Tuesday, January 22, 2008
(Wouldn't you know it? My letter to the editor on the question of Minnesota's recession and some rather sensational comments from our local editor was just accepted last night. Had I waited two days, maybe I write something different.)
I like what Paul Krugman says here regarding Bernanke's study of the dithering of the Bank of Japan and the long malaise that followed its bubble. It does argue for the Fed to move very quickly. Some have pointed out this paper Bernanke wrote with Kenneth Kuttner in 2004 in which they found substantial effects from pre-emptive cutting in the U.S. on the stock market. In the 2001 case, the Fed cut rates about four weeks before a regular FOMC meeting, and then cut another 50bp at the meeting. (On October 15, 1998, they did an intermeeting cut of 25bp and then followed with another 25 at the regular meeting on November 17.) So it seems most likely the Fed would cut again next week.
I'm reminded though of another, more famous paper that Bernanke wrote with Michael Woodford more than ten years ago (link goes to a draft copy at NBER -- the actual paper was eventually published in the Journal of Money, Credit and Banking.) Alan Blinder discussing it later in his Quiet Revolution refers to them emphasizing "the imporatance of the central bank using its own inflation forecast rather than relying on the market's, which, in the context of their model, is the only way the bank can maintain its independence from the market." (p. 74) Without it, the market cannot find a unique equilibrium. We do not permit the Fed to be independent of government just to become a slave to financial markets; the reason they get independence, Blinder argues, is that we want central bankers to have longer time horizons. If the Fed always tries to stall the bear whenever it roars, it eventually creates instability.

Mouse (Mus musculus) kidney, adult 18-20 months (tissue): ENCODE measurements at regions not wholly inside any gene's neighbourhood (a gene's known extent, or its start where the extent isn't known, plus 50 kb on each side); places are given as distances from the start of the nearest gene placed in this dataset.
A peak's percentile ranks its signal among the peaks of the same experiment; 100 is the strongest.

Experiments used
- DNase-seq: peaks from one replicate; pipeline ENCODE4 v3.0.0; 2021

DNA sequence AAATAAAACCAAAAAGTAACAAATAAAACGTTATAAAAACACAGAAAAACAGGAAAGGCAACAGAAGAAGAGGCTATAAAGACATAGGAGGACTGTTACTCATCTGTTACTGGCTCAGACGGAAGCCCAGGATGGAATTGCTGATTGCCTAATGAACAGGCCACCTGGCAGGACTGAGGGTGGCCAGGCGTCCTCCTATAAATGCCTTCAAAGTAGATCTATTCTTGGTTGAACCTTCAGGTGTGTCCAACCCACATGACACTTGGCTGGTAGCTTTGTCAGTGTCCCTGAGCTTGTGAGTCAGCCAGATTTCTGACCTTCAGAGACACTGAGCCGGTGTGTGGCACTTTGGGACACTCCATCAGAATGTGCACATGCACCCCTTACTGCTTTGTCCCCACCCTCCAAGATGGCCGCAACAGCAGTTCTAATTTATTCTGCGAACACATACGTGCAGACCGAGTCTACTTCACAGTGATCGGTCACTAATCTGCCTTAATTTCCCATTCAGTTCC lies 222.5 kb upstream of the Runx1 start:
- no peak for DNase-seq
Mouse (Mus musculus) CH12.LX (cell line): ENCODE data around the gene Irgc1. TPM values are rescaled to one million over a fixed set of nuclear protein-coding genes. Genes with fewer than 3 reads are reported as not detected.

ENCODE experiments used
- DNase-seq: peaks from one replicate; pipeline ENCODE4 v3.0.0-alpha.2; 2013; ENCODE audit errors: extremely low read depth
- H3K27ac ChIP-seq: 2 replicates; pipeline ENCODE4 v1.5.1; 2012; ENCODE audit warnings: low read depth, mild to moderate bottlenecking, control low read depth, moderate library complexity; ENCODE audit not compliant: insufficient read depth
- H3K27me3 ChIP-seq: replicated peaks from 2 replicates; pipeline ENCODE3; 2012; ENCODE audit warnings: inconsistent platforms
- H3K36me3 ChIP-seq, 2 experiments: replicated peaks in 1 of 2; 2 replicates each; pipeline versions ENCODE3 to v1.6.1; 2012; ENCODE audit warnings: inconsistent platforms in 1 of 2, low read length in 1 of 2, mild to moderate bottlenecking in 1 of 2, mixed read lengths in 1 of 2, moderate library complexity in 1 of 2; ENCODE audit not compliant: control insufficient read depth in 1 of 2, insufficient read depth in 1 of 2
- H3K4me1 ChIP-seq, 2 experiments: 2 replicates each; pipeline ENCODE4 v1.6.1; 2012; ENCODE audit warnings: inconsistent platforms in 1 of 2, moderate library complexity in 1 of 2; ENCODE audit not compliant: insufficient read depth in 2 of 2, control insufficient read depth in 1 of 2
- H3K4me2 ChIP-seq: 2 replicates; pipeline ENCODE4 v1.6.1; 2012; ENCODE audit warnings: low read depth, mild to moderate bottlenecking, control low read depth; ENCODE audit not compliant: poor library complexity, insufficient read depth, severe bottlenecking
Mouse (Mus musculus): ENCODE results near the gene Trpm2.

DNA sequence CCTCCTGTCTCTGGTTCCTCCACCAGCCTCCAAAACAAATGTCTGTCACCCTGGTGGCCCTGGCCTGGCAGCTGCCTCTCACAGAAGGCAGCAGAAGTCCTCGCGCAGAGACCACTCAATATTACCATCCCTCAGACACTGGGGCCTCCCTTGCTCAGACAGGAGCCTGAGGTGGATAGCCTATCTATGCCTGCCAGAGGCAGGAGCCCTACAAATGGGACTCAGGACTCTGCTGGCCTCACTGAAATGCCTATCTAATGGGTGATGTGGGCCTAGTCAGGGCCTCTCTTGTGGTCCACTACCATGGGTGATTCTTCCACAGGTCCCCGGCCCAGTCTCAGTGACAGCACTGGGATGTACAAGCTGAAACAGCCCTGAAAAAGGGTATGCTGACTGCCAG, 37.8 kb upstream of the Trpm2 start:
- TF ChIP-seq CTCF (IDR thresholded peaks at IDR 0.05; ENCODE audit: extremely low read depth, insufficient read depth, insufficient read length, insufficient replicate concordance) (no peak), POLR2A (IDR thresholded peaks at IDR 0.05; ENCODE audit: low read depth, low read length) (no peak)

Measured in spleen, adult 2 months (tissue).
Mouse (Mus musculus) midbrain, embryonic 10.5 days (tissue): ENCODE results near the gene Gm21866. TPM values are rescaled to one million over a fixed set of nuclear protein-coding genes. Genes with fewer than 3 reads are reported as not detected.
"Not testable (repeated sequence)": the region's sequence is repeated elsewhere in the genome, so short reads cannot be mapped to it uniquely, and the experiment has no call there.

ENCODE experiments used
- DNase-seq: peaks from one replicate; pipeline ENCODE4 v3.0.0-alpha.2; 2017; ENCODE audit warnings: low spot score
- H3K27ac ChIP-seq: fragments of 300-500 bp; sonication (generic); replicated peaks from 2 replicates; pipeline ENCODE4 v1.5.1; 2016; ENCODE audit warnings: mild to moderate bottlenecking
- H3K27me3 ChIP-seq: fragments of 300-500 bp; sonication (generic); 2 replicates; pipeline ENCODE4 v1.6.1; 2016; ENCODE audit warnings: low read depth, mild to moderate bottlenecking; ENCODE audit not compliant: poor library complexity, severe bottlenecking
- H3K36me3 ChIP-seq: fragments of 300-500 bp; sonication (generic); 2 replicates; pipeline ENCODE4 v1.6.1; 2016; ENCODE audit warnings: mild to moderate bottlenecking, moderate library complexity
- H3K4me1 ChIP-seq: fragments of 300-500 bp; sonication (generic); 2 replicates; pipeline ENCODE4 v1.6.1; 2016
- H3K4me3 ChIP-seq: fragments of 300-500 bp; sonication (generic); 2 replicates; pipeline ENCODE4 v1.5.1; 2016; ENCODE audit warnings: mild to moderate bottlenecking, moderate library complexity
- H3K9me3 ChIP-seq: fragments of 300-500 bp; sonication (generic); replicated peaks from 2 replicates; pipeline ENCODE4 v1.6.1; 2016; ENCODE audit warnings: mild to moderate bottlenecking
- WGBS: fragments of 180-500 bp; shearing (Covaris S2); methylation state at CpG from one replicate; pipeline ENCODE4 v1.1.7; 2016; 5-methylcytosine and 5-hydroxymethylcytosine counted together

It's worth noting that the move wasn't unanimous, as noted inflation hawk William Poole dissented from the majority. In a speech he gave last September, Poole argued that while recessions are important, they aren't prevented by adding to inflation.
A central bank cannot fix the level of employment or its rate of growth, or the average rate of unemployment. However, the central bank can contribute to employment stability. Avoiding, or at least cushioning, recessions is an important goal. This goal should not be viewed as in conflict with price stability. The most serious employment disaster in U.S. history was the Great Depression, which was a consequence of monetary policy mistakes that led to ongoing serious deflation. Similarly, the period of the Great Inflation saw four recessions in 14 years. Price stability is an essential precondition for overall economic stability.If the move had been inflationary, I thought we would see a rally in commodities, but so far it has not happened (save for gold.) So while I thought the move was quite a pre-emptive strike (had I not been on-air I might have issued Dan Drezner's words), so far it appears the Fed is on the right side of stabilization so far. Maybe they have it right that inflationary expectations are "reasonably well-anchored" and I'd like to think, as Hamilton did, that the Fed has just said it sees a recession, but this post on the Fed's own model's probability of recession -- less than 50-50 -- fits mine, and I think I would have voted with Poole if anyone bothered to ask me. Not that they should.
I believe that part of the policy strategy ought to be to convey as clearly as possible to the market what the central bank is doing and why. A policy strategy that is a mystery to the markets will not serve the central bank well. (p. 6)
It would be highly unlikely in this environment for the government to stop the rush to stimulate. Peter Orszag reviews the evidence presented at the Senate Finance Committee meeting today. You do wonder, don't you, how things appear to require such drastic measures in the USA while things are so good elsewhere?